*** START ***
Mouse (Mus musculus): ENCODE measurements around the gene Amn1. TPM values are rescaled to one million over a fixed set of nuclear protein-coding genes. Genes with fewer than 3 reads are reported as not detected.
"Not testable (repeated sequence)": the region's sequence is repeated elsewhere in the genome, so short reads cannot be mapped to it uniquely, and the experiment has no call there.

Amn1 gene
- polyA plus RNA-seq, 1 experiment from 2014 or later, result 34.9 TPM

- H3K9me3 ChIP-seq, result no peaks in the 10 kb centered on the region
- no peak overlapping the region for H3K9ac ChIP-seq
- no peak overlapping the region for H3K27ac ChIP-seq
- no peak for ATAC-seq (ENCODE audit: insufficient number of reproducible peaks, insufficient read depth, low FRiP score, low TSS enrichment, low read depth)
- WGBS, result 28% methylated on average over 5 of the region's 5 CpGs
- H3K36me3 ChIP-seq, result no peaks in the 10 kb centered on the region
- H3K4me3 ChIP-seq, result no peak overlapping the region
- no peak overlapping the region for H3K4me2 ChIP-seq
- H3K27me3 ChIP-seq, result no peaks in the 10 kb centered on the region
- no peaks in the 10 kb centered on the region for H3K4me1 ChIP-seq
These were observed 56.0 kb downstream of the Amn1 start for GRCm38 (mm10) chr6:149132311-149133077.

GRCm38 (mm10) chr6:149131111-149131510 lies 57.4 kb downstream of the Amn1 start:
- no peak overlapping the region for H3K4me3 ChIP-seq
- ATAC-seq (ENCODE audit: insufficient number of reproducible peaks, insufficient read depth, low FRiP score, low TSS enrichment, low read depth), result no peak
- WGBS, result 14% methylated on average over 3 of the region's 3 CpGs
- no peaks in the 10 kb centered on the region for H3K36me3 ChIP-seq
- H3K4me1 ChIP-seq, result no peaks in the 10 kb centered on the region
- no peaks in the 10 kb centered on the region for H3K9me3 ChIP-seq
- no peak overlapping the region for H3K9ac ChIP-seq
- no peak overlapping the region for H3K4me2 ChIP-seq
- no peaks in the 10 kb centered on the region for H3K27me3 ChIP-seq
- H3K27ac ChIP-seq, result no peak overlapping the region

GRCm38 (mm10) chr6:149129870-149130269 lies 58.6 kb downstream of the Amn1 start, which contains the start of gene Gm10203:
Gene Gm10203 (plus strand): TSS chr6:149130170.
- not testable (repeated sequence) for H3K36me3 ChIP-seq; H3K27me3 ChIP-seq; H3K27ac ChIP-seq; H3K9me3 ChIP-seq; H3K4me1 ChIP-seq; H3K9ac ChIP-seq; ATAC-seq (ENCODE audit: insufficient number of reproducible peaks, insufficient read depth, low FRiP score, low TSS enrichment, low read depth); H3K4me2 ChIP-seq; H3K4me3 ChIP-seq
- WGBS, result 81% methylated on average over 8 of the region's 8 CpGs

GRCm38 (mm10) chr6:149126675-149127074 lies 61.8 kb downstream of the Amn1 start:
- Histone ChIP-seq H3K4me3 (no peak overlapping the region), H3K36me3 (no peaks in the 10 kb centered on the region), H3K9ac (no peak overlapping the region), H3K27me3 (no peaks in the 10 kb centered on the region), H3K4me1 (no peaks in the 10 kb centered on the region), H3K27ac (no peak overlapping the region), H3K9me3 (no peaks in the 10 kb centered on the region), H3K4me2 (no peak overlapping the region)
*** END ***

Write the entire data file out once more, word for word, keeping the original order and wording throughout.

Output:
Mouse (Mus musculus): ENCODE measurements around the gene Amn1. TPM values are rescaled to one million over a fixed set of nuclear protein-coding genes. Genes with fewer than 3 reads are reported as not detected.
"Not testable (repeated sequence)": the region's sequence is repeated elsewhere in the genome, so short reads cannot be mapped to it uniquely, and the experiment has no call there.

Amn1 gene
- polyA plus RNA-seq, 1 experiment from 2014 or later, result 34.9 TPM

- H3K9me3 ChIP-seq, result no peaks in the 10 kb centered on the region
- no peak overlapping the region for H3K9ac ChIP-seq
- no peak overlapping the region for H3K27ac ChIP-seq
- no peak for ATAC-seq (ENCODE audit: insufficient number of reproducible peaks, insufficient read depth, low FRiP score, low TSS enrichment, low read depth)
- WGBS, result 28% methylated on average over 5 of the region's 5 CpGs
- H3K36me3 ChIP-seq, result no peaks in the 10 kb centered on the region
- H3K4me3 ChIP-seq, result no peak overlapping the region
- no peak overlapping the region for H3K4me2 ChIP-seq
- H3K27me3 ChIP-seq, result no peaks in the 10 kb centered on the region
- no peaks in the 10 kb centered on the region for H3K4me1 ChIP-seq
These were observed 56.0 kb downstream of the Amn1 start for GRCm38 (mm10) chr6:149132311-149133077.

GRCm38 (mm10) chr6:149131111-149131510 lies 57.4 kb downstream of the Amn1 start:
- no peak overlapping the region for H3K4me3 ChIP-seq
- ATAC-seq (ENCODE audit: insufficient number of reproducible peaks, insufficient read depth, low FRiP score, low TSS enrichment, low read depth), result no peak
- WGBS, result 14% methylated on average over 3 of the region's 3 CpGs
- no peaks in the 10 kb centered on the region for H3K36me3 ChIP-seq
- H3K4me1 ChIP-seq, result no peaks in the 10 kb centered on the region
- no peaks in the 10 kb centered on the region for H3K9me3 ChIP-seq
- no peak overlapping the region for H3K9ac ChIP-seq
- no peak overlapping the region for H3K4me2 ChIP-seq
- no peaks in the 10 kb centered on the region for H3K27me3 ChIP-seq
- H3K27ac ChIP-seq, result no peak overlapping the region

GRCm38 (mm10) chr6:149129870-149130269 lies 58.6 kb downstream of the Amn1 start, which contains the start of gene Gm10203:
Gene Gm10203 (plus strand): TSS chr6:149130170.
- not testable (repeated sequence) for H3K36me3 ChIP-seq; H3K27me3 ChIP-seq; H3K27ac ChIP-seq; H3K9me3 ChIP-seq; H3K4me1 ChIP-seq; H3K9ac ChIP-seq; ATAC-seq (ENCODE audit: insufficient number of reproducible peaks, insufficient read depth, low FRiP score, low TSS enrichment, low read depth); H3K4me2 ChIP-seq; H3K4me3 ChIP-seq
- WGBS, result 81% methylated on average over 8 of the region's 8 CpGs

GRCm38 (mm10) chr6:149126675-149127074 lies 61.8 kb downstream of the Amn1 start:
- Histone ChIP-seq H3K4me3 (no peak overlapping the region), H3K36me3 (no peaks in the 10 kb centered on the region), H3K9ac (no peak overlapping the region), H3K27me3 (no peaks in the 10 kb centered on the region), H3K4me1 (no peaks in the 10 kb centered on the region), H3K27ac (no peak overlapping the region), H3K9me3 (no peaks in the 10 kb centered on the region), H3K4me2 (no peak overlapping the region)